Joseph Jackson Bartlett
Major General, United States Army
Jackson Bartlett was born at Binghamton, New York, November 21, 1834. He
was admitted to state bar in 1858, an was practicing law at the outbreak
of the Civil War.
He enlisted upon the first call for troops and at Elmira May 21, 1861, he was elected to Captain of one of the companies organized into the 27th New York Volunteer Infantry. When the regiment chose its field officers, Henry W. Slocum (later a Corps and Army Commander) was elected Colonel and Bartlett, Major.
Following a promotion to Slocum and the resignation of the Lieutenant Colonel, he became Colonel, September 21, 1861, and was made Brigadier General of Volunteers October 4, 1862.
He is believed to have taken part in every battle fought by Army of Potomac from Manassas to Appomattox, except for the campaign of Second Manassas where VI Corps was not engaged.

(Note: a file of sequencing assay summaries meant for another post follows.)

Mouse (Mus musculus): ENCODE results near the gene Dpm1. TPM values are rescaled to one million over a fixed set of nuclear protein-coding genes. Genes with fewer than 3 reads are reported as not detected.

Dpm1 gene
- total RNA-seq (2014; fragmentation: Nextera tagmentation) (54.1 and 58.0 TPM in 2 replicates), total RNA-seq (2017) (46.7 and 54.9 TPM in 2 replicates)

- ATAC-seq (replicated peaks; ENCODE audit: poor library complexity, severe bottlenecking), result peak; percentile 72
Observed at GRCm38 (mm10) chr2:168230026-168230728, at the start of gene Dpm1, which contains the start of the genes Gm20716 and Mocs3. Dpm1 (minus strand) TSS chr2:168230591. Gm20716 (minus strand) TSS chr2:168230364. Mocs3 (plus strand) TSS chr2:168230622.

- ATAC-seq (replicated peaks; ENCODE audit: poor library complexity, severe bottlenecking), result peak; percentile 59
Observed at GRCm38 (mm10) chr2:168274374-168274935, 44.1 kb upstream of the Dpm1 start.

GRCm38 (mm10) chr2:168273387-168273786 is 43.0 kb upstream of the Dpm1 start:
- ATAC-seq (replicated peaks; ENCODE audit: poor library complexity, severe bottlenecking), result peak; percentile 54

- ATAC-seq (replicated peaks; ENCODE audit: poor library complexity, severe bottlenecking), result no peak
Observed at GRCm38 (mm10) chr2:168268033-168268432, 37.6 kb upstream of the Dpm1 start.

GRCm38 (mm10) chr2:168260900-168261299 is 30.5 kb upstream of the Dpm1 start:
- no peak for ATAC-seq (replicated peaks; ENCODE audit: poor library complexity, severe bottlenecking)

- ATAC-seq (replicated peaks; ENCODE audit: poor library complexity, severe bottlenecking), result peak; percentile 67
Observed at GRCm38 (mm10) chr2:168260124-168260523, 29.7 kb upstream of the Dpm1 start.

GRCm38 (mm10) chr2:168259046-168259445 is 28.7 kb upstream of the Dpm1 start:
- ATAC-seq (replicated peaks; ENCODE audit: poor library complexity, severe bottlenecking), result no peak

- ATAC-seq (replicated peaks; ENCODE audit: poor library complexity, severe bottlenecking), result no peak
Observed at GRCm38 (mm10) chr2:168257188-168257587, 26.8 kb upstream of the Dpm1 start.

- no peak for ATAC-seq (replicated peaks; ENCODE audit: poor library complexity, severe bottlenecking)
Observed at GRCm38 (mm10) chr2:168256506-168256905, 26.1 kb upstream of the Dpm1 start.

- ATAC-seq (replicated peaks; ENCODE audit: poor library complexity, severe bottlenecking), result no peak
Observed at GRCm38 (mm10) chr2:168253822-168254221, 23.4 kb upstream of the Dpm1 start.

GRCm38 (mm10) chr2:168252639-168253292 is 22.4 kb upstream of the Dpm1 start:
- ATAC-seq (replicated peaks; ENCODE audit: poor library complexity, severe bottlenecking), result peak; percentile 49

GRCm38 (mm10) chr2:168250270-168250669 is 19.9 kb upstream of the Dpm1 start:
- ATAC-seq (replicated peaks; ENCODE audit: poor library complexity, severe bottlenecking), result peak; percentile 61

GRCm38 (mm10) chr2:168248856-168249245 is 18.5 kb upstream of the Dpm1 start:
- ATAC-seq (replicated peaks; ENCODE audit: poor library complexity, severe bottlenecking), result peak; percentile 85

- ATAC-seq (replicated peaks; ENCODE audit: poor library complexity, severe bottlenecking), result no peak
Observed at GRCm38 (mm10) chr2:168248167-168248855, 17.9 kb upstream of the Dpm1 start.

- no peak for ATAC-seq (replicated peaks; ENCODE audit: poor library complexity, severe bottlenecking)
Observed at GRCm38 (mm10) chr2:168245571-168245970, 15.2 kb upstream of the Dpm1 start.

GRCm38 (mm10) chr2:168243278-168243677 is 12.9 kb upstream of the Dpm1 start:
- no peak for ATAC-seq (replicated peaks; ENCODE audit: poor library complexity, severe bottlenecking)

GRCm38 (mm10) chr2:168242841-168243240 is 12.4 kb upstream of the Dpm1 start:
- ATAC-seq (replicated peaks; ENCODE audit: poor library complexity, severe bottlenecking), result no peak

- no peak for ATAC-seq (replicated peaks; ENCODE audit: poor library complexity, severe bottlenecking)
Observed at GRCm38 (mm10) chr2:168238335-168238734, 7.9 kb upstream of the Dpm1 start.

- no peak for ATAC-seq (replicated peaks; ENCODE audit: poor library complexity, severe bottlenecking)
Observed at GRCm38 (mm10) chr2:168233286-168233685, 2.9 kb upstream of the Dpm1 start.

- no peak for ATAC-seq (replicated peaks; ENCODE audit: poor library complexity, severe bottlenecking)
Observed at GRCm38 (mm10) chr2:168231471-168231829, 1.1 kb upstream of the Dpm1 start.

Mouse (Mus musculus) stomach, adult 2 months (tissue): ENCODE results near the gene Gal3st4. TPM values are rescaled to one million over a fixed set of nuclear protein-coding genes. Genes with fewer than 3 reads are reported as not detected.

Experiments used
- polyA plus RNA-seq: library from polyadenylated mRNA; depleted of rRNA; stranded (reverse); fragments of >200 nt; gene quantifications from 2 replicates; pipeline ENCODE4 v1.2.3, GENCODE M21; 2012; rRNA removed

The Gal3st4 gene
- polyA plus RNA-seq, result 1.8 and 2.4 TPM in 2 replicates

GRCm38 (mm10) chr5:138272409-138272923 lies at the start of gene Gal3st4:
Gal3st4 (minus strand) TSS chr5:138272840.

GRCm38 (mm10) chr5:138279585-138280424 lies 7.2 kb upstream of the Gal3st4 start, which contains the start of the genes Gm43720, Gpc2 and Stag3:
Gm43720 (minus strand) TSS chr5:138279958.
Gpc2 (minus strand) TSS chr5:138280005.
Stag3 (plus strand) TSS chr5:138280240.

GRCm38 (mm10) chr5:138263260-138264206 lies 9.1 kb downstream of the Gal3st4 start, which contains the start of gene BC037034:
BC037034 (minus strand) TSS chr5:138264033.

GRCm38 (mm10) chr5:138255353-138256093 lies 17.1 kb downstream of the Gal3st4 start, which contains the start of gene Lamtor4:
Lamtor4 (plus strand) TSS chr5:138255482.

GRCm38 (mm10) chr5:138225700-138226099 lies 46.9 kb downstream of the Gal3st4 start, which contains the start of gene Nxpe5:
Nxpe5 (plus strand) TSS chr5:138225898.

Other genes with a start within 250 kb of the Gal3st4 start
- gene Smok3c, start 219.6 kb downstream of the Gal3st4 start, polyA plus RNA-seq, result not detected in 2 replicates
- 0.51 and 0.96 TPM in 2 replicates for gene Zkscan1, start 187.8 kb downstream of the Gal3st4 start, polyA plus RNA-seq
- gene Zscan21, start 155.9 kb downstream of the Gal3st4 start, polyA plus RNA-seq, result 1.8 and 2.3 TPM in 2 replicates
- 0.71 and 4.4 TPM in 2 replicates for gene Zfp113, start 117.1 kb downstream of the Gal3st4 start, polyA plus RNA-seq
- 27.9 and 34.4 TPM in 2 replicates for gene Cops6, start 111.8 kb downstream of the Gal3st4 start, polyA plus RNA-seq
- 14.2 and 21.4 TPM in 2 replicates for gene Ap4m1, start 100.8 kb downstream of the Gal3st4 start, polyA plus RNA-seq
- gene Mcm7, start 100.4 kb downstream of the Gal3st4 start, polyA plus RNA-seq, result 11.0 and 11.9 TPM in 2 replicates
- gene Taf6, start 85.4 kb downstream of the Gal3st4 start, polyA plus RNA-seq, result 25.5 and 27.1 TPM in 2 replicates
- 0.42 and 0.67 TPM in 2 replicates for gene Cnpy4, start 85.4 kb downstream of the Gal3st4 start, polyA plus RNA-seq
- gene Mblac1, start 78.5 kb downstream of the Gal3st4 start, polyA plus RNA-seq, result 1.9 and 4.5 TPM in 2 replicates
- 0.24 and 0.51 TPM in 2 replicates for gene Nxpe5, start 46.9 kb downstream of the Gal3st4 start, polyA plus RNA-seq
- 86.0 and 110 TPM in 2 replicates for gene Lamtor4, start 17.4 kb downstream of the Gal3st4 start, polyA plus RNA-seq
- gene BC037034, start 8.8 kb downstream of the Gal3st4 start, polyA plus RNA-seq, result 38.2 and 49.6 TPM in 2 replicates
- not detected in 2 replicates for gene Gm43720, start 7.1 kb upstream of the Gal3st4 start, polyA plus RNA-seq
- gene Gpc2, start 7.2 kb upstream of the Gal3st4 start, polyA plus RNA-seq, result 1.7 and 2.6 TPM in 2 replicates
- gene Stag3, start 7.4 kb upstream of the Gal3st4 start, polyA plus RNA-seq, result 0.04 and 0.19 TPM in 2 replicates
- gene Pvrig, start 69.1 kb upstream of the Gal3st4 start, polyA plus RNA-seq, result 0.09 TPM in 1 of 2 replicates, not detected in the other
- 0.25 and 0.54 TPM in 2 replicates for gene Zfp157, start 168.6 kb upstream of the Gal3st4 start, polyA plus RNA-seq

On the morning of April 12, 1865, he received the stacked arms of the Army of Northern Virginia at Appomattox Court House.
He won the brevet of Major General close to the end of the war.
In the postwar years served as U.S. Minister to Sweden and Deputy Commissioner of Pensions under President Grover Cleveland.
He died at Baltimore, Maryland, January 14, 1893 and was buried in Section 2 (Grave 1046) of Arlington National Cemetery.
Posted: 21 January 2001 Updated: 8 September 2001 Updated: 1 September 2002 Updated: 31 January 2004 Updated: 16 October 2004
Updated: 11 November 2007
Photo By M. R. Patterson, 23 April 2004